MADERA, CA (KSEE/KGPE) – The board of the Madera Community Hospital announced that the hospital has filed a Chapter 11 Petition with the United States Bankruptcy Court in Fresno, in a press release sent by a Fresno-based attorney Wagner Jones Helsley PC.
The Chapter 11 proceeding according to Madera Community Hospital was filed on March 10, following the failure of an affiliation agreement between MCH and Trinity Health in December. Chapter 11 is a legal proceeding available to distressed financial entities, that allows for the orderly recognization or liquidation of assets through a legal proceeding presided over by the United States Bankruptcy Court.
In a recent town hall meeting in Madera about the status of the hospital, Madera County Supervisor and Secretary of the MCH Board of Directors Robert Poythress said that the affiliation agreement fell through after California Attorney General unveiled their approval conditions – which Trinity Health turned down. This left the hospital no other option than to shut down, according to Poythress.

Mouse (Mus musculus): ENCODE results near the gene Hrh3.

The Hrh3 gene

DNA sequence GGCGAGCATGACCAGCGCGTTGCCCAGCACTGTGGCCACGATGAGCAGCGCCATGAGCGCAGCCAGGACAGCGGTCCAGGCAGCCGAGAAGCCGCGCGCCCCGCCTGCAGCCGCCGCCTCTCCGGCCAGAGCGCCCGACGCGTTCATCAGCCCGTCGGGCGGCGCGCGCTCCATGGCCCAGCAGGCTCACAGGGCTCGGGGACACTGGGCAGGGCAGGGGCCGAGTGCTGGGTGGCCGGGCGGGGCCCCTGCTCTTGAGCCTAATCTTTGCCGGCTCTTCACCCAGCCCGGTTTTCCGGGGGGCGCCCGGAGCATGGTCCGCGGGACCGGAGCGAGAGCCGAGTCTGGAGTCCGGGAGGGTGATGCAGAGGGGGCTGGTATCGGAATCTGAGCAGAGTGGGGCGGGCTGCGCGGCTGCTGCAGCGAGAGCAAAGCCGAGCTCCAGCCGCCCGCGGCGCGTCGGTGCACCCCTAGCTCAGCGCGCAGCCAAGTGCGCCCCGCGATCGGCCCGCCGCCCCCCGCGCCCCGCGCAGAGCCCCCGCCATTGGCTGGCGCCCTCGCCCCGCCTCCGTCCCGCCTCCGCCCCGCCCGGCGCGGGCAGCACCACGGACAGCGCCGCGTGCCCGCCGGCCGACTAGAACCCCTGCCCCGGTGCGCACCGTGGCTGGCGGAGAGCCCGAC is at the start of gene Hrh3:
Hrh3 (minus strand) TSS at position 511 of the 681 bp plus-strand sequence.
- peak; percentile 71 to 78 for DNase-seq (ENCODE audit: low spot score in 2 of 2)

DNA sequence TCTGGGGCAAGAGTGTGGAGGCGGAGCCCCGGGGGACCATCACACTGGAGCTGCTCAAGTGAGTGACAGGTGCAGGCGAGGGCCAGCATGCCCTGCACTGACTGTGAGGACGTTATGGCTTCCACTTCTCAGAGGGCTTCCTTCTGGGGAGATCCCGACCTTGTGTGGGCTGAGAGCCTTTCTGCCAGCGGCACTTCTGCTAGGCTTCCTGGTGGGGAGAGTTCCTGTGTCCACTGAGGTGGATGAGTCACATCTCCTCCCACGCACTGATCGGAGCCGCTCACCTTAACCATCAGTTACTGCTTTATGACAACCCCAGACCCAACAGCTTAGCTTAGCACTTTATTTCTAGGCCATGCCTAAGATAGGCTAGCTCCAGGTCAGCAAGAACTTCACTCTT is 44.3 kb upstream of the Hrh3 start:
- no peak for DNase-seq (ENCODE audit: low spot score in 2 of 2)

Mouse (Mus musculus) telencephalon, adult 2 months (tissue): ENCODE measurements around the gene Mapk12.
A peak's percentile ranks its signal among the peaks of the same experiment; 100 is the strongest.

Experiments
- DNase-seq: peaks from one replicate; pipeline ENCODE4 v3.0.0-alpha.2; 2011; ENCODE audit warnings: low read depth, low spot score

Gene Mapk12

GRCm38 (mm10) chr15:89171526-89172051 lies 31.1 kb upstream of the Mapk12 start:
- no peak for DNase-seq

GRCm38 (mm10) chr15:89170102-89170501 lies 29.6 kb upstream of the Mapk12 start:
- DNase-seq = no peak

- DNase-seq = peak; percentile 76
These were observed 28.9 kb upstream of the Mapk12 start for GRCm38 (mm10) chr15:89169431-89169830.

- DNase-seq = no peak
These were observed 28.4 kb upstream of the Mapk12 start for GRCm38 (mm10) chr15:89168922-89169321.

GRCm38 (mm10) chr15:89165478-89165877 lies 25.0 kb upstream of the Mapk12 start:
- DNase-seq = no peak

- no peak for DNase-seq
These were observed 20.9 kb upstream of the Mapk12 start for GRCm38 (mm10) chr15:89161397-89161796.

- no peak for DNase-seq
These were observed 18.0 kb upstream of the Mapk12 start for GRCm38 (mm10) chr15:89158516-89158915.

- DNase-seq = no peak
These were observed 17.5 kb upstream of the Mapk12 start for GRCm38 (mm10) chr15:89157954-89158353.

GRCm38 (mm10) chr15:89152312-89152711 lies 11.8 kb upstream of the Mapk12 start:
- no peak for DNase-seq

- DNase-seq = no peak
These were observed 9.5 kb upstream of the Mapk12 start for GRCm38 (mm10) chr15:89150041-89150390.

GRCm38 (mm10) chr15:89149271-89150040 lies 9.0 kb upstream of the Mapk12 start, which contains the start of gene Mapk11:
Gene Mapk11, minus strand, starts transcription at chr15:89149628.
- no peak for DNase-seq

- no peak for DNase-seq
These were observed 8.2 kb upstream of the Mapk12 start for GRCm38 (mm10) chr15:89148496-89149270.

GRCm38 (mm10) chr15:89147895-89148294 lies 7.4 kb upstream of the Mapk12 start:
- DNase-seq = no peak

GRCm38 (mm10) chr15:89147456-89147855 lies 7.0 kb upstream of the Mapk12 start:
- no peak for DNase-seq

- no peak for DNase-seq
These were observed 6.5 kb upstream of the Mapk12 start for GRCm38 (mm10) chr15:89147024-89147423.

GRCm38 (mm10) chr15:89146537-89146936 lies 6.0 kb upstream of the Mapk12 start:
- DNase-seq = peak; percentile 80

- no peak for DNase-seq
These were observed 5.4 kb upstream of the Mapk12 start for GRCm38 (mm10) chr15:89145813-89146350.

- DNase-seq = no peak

According to Riley C. Walter, of Wanger Jones Helsley, a bankruptcy attorney in Fresno representing MCH, this filing will help the hospitals in specific ways.
“By filing Chapter 11, the hospital will receive some breathing room from pending creditor
claims and the board and staff will be able to refocus on finding an alternative suiter or
proceeding with an orderly court-supervised liquidation of its assets,” said Walter.
Karen Paolinelli, CEO of Madera Community Hospital said that they will continue to seek ways to provide healthcare for the people of Madera who need and deserve an acute care facility.
“We have not given up; we will continue our efforts to seek alignment, acquisition, or forge our own path to once again provide services,” said Paolinelli.
At a meeting on the closure of Madera Community Hospital earlier this month, Madera Community Hospital Vice Chair of the Board of Trustees Stell Manfredi detailed the pros and cons of entering into bankruptcy.
Manfredi said bankruptcy would protect their assets – including the equipment, and buildings – and provide an alternative method for a hospital organization to acquire Madera Community Hospital. The problem is that every decision would then need to go through a judge, which was described as being tedious, time-consuming, and expensive.